explained the development of the Korean War (from the Chinese/North Korean perspective) and China's involvement in the war. The finale of the museum visit was a rotunda housing a huge 360º panoramic painting (claimed to be the largest in China) showing the battle of Qingchuan River. The museum visit turned out to be very useful for my trip to North Korea, as the knowledge I acquired from the museum allowed me to understand what my guides were talking about in North Korea, and also why the North Koreans respect China and detest America so much...
In the afternoon I took a bus from Dandong's long distance bus station to Tiger Mountain Great Wall, which is claimed to be the eastern-most end of the Great Wall of China. This portion was built during the Ming Dynasty, so it's newer than the rest of the Great Wall (the earliest portions were built during the Qin Dynasty). The wall follows the shape of a small but steep hill, going up one side and going down the other side. On the highest point, one can catch a glimpse of North Korea, which is just across the Yalu River. The other end of the
North Korea is on the other side of the river but is not visible because of the thick mist
wall houses a small museum explaining the history of the Great Wall. From the museum, it was an uneasy walk (through ankle-deep mud along the riverside and up a steep flight of stairs with knee-high steps on a rock cliff) to a very narrow channel between China and North Korea, known as Yibukua (or One-Step Crossing). At the time of visit, the channel didn't look narrow enough to be crossed in one step, as the channel was still accessible to boats. But I heard that during the dry season, the channel can be so shallow that one can cross it by foot! (Of course it's not advisable to cross the border this way...)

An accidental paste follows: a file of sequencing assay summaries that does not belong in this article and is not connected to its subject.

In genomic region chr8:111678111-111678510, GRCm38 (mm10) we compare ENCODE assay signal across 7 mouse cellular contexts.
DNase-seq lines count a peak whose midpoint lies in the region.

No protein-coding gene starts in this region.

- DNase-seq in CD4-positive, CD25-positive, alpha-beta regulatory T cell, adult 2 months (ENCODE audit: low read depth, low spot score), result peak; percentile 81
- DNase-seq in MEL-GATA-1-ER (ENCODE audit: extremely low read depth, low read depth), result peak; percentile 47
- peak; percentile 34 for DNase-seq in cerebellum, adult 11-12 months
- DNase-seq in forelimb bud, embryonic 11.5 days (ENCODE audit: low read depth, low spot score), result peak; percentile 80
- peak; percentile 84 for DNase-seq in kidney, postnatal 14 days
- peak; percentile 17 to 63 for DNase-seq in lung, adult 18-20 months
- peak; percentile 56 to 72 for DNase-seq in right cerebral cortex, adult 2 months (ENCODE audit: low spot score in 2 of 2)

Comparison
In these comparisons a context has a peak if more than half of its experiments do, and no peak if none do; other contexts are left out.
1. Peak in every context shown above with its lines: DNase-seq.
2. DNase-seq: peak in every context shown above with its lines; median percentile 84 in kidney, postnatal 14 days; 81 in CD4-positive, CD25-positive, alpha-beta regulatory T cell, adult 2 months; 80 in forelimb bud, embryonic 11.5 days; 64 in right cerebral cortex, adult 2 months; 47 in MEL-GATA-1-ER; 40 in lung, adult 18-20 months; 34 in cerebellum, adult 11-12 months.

In the late afternoon, I took a bus back to central Dandong, where I walked to the riverfront of Yalu River. The mist had cleared, so I could catch a proper glimpse of the hermit nation. However, there was nothing much to see, other than a few factory chimneys, several buildings and a stationary ferris wheel. I went up the old Yalu Bridge (also known as the Broken Bridge), a former bridge linking China and North Korea bombed by the Americans during the Korean War. On
the bridge I could see more clearly the contrast between the two countries. The Chinese riverfront was blazing with neon lights and huge advertisment billboards, and the riverfront park was bustling with human activities. On the other hand, the Korean riverfront was quiet, and seemed to be devoid of human activities other than the occasional appearances of several school-children or several labourers.
After the sun had set, I made my way to Tesco, a large supermarket where I bought myself some food and drinks for dinner as well as for my trip into North Korea (It would be hard to predict whether I can get decent food and drinks in North Korea). After a light dinner I decided to sleep early, as I would be going to North Korea on the next day! (It's gonna be exciting!)